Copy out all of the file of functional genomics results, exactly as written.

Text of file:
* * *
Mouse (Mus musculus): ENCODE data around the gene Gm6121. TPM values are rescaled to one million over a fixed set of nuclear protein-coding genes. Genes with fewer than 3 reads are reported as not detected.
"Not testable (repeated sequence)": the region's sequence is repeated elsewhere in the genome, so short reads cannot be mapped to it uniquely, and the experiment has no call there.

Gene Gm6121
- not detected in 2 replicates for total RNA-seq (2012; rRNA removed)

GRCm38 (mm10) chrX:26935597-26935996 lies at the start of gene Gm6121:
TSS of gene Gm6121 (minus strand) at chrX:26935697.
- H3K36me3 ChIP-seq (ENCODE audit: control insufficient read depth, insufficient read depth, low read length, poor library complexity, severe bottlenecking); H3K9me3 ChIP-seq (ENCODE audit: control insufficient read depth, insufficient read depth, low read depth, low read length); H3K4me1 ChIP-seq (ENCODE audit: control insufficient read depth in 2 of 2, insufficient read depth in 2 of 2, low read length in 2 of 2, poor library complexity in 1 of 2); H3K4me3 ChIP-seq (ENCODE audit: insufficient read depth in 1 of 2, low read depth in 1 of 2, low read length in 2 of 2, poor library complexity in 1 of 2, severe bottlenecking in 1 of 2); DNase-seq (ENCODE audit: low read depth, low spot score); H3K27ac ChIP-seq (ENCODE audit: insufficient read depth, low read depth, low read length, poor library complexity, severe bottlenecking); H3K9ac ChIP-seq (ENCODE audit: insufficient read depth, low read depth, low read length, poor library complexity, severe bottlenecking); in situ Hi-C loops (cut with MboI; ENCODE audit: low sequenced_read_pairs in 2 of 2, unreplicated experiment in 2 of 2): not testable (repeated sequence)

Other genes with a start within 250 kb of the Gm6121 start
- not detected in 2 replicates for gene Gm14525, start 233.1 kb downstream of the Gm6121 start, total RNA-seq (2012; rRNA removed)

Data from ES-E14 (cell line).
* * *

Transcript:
Mouse (Mus musculus): ENCODE data around the gene Gm6121. TPM values are rescaled to one million over a fixed set of nuclear protein-coding genes. Genes with fewer than 3 reads are reported as not detected.
"Not testable (repeated sequence)": the region's sequence is repeated elsewhere in the genome, so short reads cannot be mapped to it uniquely, and the experiment has no call there.

Gene Gm6121
- not detected in 2 replicates for total RNA-seq (2012; rRNA removed)

GRCm38 (mm10) chrX:26935597-26935996 lies at the start of gene Gm6121:
TSS of gene Gm6121 (minus strand) at chrX:26935697.
- H3K36me3 ChIP-seq (ENCODE audit: control insufficient read depth, insufficient read depth, low read length, poor library complexity, severe bottlenecking); H3K9me3 ChIP-seq (ENCODE audit: control insufficient read depth, insufficient read depth, low read depth, low read length); H3K4me1 ChIP-seq (ENCODE audit: control insufficient read depth in 2 of 2, insufficient read depth in 2 of 2, low read length in 2 of 2, poor library complexity in 1 of 2); H3K4me3 ChIP-seq (ENCODE audit: insufficient read depth in 1 of 2, low read depth in 1 of 2, low read length in 2 of 2, poor library complexity in 1 of 2, severe bottlenecking in 1 of 2); DNase-seq (ENCODE audit: low read depth, low spot score); H3K27ac ChIP-seq (ENCODE audit: insufficient read depth, low read depth, low read length, poor library complexity, severe bottlenecking); H3K9ac ChIP-seq (ENCODE audit: insufficient read depth, low read depth, low read length, poor library complexity, severe bottlenecking); in situ Hi-C loops (cut with MboI; ENCODE audit: low sequenced_read_pairs in 2 of 2, unreplicated experiment in 2 of 2): not testable (repeated sequence)

Other genes with a start within 250 kb of the Gm6121 start
- not detected in 2 replicates for gene Gm14525, start 233.1 kb downstream of the Gm6121 start, total RNA-seq (2012; rRNA removed)

Data from ES-E14 (cell line).